scheduled tribe. LOUIS – The margin for error was already too slim in one night, with Kraken giving their powerhouse opponents several extra chances.
The biggest in Wednesday’s 4-1 loss to the St. Louis Blues was the Kraken’s inability to avoid the penalty box against one of the league’s best power-play units. This only cost them one goal in six Blues power-play opportunities, but in this case any scoring was difficult and the lack of equal-power opportunities made it difficult for the Kraken to build up momentum.
By the time Jordan Eberle got them on board in the middle of the game, the Kraken were already down a pair after a second-period strike by Robert Thomas’ power-play marker and Justin Faulk. Kraken goalkeeper Chris Drigger did his best to keep his team in it, making several highlight-reel stops in the opening round and a few more before Eberle came on board.
But it was as close as the Kraken struggled to gain home ice advantage in the opening playoff round against the Blues team. Jordan Cairo would score early in the third and Ryan O’Reilly ended things with a blank-net goal, with Drizzer pulling for an extra attacker.
Eberle’s second-period goal from a rebound of a redirected Will Borgen shot propelled Kraken, which by that point had been outplayed in the mid-frame. He took the play to the blues for the remainder of that period and had a golden opportunity to tie it late when Morgan Geeky was let loose on a long breakaway pass.
But Geeky was too slow to stick to the net and was caught from behind and knocked out by Nick Lady. Moments later, Carson Sousi took a cross-checking penalty in the final minute, and Kraken was again forced to open a man’s bottom third.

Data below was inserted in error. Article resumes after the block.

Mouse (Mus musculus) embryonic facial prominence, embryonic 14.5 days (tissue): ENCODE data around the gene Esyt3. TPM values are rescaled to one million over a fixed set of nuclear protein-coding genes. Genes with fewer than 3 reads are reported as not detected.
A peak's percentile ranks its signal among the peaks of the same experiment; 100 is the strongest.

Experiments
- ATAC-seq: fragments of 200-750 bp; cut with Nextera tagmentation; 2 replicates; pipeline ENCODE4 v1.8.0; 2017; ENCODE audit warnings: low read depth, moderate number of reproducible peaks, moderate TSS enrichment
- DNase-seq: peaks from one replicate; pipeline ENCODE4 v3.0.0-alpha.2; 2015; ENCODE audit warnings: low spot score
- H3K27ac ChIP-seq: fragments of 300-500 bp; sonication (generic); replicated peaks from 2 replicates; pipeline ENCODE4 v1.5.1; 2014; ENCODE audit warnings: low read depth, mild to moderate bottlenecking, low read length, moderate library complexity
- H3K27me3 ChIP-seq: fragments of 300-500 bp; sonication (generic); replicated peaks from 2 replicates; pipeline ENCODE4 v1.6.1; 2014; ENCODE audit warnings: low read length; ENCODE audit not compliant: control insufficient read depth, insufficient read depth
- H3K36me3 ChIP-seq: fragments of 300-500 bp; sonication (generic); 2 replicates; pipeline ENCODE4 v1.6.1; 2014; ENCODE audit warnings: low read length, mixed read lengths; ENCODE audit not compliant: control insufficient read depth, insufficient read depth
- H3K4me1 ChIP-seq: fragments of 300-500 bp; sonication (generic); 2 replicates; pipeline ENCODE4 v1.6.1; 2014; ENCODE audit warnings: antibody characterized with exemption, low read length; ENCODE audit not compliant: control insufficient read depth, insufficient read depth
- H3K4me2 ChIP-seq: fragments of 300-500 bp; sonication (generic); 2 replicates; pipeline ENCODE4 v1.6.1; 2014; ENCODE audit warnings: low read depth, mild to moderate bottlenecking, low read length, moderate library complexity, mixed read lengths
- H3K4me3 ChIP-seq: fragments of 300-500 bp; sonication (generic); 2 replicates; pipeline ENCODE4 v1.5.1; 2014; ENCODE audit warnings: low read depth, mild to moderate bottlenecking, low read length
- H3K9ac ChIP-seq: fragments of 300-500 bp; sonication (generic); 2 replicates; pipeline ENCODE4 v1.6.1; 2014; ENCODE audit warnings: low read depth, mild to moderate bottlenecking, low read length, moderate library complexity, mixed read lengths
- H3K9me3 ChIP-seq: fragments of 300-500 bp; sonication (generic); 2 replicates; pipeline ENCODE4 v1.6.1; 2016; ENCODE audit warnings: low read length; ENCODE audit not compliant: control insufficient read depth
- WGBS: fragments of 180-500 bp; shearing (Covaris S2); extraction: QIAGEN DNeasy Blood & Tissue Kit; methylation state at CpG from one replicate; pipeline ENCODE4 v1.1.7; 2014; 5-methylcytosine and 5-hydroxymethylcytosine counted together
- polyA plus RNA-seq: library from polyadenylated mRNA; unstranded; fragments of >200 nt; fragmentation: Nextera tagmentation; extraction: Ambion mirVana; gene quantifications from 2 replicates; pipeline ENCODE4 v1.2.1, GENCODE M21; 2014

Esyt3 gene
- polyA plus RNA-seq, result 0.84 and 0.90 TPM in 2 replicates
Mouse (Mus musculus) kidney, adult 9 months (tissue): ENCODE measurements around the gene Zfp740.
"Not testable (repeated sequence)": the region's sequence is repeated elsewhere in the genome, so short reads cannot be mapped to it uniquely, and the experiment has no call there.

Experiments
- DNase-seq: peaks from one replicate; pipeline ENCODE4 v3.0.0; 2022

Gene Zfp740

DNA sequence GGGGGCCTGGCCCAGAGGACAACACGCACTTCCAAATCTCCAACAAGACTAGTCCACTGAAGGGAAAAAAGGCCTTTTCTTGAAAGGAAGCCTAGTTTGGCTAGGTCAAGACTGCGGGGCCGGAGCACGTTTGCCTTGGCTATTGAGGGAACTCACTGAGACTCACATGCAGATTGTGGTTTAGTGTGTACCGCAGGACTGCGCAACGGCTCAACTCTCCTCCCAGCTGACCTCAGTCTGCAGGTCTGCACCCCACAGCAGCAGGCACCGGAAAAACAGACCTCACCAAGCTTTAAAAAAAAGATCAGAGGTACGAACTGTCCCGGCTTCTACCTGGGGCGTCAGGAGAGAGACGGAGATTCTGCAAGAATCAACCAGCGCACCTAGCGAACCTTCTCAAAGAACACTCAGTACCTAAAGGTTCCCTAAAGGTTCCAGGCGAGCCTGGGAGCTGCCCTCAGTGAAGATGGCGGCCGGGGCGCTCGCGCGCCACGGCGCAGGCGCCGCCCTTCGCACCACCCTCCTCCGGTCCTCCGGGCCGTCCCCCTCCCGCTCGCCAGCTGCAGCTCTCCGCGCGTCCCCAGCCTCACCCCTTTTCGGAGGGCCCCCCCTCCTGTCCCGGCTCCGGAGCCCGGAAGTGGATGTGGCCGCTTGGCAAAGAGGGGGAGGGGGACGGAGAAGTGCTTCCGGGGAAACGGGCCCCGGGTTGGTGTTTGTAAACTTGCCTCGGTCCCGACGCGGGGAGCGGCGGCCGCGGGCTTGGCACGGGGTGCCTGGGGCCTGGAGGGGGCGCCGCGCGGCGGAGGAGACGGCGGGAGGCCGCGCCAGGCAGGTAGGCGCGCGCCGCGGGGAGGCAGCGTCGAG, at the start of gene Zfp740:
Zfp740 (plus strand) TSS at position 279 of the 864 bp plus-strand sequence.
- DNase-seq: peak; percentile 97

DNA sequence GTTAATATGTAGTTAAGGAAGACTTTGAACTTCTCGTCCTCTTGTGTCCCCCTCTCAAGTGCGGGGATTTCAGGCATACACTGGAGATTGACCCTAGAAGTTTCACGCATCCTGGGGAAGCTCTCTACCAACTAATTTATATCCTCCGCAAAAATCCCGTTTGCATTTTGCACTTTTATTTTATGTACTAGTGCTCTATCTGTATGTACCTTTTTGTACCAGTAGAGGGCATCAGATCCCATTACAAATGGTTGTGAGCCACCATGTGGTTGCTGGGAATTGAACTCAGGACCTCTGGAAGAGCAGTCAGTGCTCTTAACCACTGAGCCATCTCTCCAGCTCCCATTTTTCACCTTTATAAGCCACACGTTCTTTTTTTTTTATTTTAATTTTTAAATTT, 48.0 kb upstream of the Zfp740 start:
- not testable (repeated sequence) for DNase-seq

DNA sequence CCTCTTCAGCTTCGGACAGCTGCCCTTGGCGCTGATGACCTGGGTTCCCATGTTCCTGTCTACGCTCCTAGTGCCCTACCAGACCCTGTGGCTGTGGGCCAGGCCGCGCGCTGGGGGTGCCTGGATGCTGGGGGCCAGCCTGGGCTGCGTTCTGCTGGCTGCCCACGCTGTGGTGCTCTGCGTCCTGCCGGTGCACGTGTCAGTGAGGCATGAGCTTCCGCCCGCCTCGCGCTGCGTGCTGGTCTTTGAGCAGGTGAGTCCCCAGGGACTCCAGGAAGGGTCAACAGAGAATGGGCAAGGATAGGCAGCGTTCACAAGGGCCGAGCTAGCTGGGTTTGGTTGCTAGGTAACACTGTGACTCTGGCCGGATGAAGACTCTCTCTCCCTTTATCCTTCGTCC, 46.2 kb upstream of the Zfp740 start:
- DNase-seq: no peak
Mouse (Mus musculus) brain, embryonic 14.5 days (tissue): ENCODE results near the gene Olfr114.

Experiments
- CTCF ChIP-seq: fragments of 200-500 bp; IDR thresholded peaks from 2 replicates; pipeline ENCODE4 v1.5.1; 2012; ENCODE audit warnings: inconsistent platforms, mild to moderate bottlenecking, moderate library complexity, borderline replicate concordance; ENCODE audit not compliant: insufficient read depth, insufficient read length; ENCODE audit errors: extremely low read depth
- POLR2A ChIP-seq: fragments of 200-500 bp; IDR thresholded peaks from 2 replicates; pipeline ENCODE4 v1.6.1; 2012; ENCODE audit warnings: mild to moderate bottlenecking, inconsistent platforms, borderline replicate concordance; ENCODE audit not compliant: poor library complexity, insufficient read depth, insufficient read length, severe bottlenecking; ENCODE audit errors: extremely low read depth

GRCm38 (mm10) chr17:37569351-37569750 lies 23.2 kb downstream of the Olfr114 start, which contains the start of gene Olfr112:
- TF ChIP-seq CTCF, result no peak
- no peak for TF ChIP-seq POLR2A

They managed to hit that one, but the Blues continued the momentum and Kyro restored the home team’s two-goal lead barely a minute later.
The Blues, for their part, took no penalty unless there were less than five minutes to go into regulation. He killed it immediately.
The Kraken entered the night knowing they would need to avoid the penalty box as much as possible against a Blues team, the NHL’s second highest power play conversion rate at over 26%. But Junas Donskoy was called out for tripping in just three minutes, followed by a Jared McCann high-sticking double minor just seconds after the opening violation was hit.
The Kraken had the most dangerous scoring chances in the first three minutes of McCann’s assassination. But the Blues eventually set up on the Kraken’s end and Thomas would take a pass into the left circle and wrist the puck behind Drizzer for the opening goal.
Drider was the only reason Kraken was not down 2-0 or 3-0 at halftime. First, he clearly saved Cairo a leg on the breakaway, then he used his glove to backhand a puck out of harm’s way as it headed into the open right side of the net.
Riley Sheehan would help save another goal at the start of the second period, clearing away a puck just before O’Reilly got it in the face with an open net. But moments later, Brayden would send a graceful cross-ice pass through Sheenie Gourde’s legs and onto Faulk’s wand. Without hesitation, he tossed it from behind the dredger into the far corner of the net.
Two goals down, Kraken responded quickly as Donato kept a play alive in the St. Louis zone and fed a pass to Borgen. The ensuing redirect shot came at a slower pace than goalkeeper Ville Husso and was down and out when the rebound went straight to Eberle for Kraken’s only goal.
But they won’t come close.